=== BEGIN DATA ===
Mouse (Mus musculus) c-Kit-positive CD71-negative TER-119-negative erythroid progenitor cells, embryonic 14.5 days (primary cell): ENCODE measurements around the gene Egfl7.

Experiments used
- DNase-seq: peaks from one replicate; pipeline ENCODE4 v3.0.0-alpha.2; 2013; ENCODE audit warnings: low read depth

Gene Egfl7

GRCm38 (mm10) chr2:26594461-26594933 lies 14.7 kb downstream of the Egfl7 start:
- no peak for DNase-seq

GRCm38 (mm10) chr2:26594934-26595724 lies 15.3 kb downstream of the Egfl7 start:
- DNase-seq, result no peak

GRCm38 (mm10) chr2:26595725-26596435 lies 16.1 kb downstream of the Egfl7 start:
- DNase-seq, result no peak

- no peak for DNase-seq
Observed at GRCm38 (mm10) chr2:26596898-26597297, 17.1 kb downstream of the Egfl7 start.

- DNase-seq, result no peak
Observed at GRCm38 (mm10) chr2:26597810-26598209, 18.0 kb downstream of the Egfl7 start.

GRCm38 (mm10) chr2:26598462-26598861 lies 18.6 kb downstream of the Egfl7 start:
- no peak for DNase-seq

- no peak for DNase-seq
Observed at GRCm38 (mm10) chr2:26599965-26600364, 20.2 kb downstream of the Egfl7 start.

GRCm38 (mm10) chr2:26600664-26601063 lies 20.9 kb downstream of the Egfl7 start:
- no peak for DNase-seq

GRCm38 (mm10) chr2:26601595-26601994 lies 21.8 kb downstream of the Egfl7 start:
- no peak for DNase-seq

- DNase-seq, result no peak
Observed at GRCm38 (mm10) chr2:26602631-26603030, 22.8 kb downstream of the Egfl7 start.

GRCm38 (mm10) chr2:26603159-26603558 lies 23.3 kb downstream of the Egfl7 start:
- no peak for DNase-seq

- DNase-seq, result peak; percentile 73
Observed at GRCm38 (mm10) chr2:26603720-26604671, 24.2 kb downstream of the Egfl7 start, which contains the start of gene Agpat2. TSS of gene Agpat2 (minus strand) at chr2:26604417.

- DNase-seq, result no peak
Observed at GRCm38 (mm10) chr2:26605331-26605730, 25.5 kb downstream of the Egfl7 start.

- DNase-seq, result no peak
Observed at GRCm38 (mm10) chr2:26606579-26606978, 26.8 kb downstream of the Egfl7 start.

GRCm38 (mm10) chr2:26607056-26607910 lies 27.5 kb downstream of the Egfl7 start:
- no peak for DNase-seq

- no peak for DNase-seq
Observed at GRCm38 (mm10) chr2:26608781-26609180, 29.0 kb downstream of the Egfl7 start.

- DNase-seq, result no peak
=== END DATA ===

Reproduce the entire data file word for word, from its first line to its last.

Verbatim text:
Mouse (Mus musculus) c-Kit-positive CD71-negative TER-119-negative erythroid progenitor cells, embryonic 14.5 days (primary cell): ENCODE measurements around the gene Egfl7.

Experiments used
- DNase-seq: peaks from one replicate; pipeline ENCODE4 v3.0.0-alpha.2; 2013; ENCODE audit warnings: low read depth

Gene Egfl7

GRCm38 (mm10) chr2:26594461-26594933 lies 14.7 kb downstream of the Egfl7 start:
- no peak for DNase-seq

GRCm38 (mm10) chr2:26594934-26595724 lies 15.3 kb downstream of the Egfl7 start:
- DNase-seq, result no peak

GRCm38 (mm10) chr2:26595725-26596435 lies 16.1 kb downstream of the Egfl7 start:
- DNase-seq, result no peak

- no peak for DNase-seq
Observed at GRCm38 (mm10) chr2:26596898-26597297, 17.1 kb downstream of the Egfl7 start.

- DNase-seq, result no peak
Observed at GRCm38 (mm10) chr2:26597810-26598209, 18.0 kb downstream of the Egfl7 start.

GRCm38 (mm10) chr2:26598462-26598861 lies 18.6 kb downstream of the Egfl7 start:
- no peak for DNase-seq

- no peak for DNase-seq
Observed at GRCm38 (mm10) chr2:26599965-26600364, 20.2 kb downstream of the Egfl7 start.

GRCm38 (mm10) chr2:26600664-26601063 lies 20.9 kb downstream of the Egfl7 start:
- no peak for DNase-seq

GRCm38 (mm10) chr2:26601595-26601994 lies 21.8 kb downstream of the Egfl7 start:
- no peak for DNase-seq

- DNase-seq, result no peak
Observed at GRCm38 (mm10) chr2:26602631-26603030, 22.8 kb downstream of the Egfl7 start.

GRCm38 (mm10) chr2:26603159-26603558 lies 23.3 kb downstream of the Egfl7 start:
- no peak for DNase-seq

- DNase-seq, result peak; percentile 73
Observed at GRCm38 (mm10) chr2:26603720-26604671, 24.2 kb downstream of the Egfl7 start, which contains the start of gene Agpat2. TSS of gene Agpat2 (minus strand) at chr2:26604417.

- DNase-seq, result no peak
Observed at GRCm38 (mm10) chr2:26605331-26605730, 25.5 kb downstream of the Egfl7 start.

- DNase-seq, result no peak
Observed at GRCm38 (mm10) chr2:26606579-26606978, 26.8 kb downstream of the Egfl7 start.

GRCm38 (mm10) chr2:26607056-26607910 lies 27.5 kb downstream of the Egfl7 start:
- no peak for DNase-seq

- no peak for DNase-seq
Observed at GRCm38 (mm10) chr2:26608781-26609180, 29.0 kb downstream of the Egfl7 start.

- DNase-seq, result no peak